TOKYO, July 29 (UPI) -- A pool of water accumulating in a pit at Japan's crippled Fukushima nuclear power plant shows an extremely high level of radioactive tritium, officials say.
The level stood at 8.7 million becquerels per liter of water, which was 145 times that of the permissible level stipulated under Japanese law, officials with plant operator Tokyo Electric Power Co. said Sunday.
The officials said radioactive water apparently flowed into the pit on the ocean side of the turbine building for the No. 2 reactor immediately following the March 2011 nuclear accident and has remained there, The Asahi Shimbun reported.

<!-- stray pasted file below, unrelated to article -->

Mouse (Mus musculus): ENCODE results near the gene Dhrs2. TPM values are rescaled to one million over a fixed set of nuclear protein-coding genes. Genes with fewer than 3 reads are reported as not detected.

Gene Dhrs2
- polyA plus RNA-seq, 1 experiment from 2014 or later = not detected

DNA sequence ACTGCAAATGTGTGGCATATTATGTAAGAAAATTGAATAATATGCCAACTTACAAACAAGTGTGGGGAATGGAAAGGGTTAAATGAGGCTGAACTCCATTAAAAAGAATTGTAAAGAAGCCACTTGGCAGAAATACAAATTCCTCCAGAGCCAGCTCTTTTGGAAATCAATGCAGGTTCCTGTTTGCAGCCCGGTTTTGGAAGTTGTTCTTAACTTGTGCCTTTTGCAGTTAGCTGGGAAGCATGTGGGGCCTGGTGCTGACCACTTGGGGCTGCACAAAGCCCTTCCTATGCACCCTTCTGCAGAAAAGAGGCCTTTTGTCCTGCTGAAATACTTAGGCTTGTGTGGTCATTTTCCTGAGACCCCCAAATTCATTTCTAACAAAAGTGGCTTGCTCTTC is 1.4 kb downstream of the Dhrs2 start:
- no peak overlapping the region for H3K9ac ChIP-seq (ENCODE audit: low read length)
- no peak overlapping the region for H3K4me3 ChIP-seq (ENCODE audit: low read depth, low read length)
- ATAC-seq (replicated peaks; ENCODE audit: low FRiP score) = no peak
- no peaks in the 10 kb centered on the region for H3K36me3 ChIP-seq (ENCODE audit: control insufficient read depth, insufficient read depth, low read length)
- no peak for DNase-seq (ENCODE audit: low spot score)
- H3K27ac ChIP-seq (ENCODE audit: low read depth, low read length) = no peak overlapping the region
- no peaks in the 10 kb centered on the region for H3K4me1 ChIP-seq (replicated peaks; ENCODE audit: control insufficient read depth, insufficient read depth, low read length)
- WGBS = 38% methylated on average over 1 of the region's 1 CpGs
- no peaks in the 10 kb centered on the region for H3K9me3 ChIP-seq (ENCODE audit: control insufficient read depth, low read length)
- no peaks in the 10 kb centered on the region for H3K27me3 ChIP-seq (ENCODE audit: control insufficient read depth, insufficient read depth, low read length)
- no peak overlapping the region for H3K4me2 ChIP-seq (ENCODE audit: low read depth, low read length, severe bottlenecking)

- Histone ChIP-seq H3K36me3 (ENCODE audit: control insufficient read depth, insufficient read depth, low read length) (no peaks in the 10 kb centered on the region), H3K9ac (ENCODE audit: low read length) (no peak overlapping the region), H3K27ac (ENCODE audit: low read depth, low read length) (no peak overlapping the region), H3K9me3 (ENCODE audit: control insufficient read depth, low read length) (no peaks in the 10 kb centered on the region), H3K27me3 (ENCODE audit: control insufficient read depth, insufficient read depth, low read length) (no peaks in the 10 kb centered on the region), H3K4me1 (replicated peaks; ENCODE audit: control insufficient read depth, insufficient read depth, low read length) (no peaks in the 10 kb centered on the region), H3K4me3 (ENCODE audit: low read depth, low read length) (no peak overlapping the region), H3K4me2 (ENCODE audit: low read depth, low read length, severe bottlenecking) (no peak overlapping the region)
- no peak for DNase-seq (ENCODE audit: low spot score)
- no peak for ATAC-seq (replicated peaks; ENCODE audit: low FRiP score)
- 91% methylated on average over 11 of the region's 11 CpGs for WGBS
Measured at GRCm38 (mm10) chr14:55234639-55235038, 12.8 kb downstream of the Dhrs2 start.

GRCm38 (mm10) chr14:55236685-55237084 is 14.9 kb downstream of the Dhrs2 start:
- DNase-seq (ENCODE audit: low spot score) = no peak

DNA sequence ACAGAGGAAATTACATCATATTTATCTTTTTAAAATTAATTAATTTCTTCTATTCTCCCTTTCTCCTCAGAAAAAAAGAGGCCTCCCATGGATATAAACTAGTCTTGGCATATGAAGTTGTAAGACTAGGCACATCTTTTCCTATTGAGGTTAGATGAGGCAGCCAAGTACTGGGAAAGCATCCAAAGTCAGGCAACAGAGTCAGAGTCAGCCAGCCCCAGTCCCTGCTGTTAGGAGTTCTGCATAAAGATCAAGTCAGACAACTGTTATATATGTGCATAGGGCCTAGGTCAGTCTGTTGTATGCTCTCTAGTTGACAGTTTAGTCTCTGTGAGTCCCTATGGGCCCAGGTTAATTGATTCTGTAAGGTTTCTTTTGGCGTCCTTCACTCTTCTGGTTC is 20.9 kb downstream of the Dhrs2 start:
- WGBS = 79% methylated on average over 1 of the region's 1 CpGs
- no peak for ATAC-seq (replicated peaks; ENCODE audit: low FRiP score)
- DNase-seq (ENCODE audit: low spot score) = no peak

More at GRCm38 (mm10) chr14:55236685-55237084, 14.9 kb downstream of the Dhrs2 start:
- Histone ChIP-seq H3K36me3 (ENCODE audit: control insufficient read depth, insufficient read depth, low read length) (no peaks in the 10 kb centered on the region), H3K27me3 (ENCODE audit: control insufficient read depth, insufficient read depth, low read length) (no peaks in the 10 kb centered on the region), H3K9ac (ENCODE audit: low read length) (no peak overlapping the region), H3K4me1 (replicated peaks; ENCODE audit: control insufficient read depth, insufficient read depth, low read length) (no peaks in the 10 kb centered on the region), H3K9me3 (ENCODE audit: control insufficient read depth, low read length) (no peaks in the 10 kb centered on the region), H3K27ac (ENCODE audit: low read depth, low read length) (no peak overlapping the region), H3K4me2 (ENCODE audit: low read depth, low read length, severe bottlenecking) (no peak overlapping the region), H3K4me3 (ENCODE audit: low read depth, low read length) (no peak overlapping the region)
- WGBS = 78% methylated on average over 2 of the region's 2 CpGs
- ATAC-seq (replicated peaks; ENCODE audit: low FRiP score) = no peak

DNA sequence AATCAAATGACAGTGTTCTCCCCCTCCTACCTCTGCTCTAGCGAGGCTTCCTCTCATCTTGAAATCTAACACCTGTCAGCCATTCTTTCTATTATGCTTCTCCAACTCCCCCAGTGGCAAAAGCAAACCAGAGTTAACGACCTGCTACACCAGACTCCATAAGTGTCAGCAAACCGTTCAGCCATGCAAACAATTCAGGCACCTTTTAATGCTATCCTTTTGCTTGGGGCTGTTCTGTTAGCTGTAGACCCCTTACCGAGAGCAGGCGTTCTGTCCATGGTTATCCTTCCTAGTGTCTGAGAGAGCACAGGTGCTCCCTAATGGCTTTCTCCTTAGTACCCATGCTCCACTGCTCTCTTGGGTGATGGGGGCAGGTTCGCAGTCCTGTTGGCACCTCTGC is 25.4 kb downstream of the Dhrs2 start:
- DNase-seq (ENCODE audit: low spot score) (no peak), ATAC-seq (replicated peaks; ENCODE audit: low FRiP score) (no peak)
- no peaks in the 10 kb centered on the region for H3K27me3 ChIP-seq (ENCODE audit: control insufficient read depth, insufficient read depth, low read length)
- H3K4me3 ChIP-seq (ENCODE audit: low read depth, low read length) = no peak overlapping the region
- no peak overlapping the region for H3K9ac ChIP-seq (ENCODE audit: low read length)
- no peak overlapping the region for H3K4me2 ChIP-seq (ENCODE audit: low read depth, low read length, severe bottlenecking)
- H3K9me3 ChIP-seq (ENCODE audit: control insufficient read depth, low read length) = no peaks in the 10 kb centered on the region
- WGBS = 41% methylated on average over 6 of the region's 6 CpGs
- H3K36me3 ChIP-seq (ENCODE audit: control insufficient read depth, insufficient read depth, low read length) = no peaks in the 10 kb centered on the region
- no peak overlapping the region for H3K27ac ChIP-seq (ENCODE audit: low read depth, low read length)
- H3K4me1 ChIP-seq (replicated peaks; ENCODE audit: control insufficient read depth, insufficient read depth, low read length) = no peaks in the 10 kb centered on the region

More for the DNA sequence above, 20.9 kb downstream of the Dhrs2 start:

It is believed the pit holds 5,000 tons of radioactive water that flowed from the No. 2 reactor building to the turbine building and then into the pit, Tepco said.
In June, Japan's Nuclear Regulation Authority expressed concerns high tritium levels detected in the sea near the plant were a result of contaminated water leaking from the site, damaged in the 2011 earthquake and tsunami.
Tepco has acknowledged some radioactive water is leaking into the sea from the compound of the nuclear plant, and it is suspected some of the water in the pit could have permeated the surrounding soil and leaked into the sea.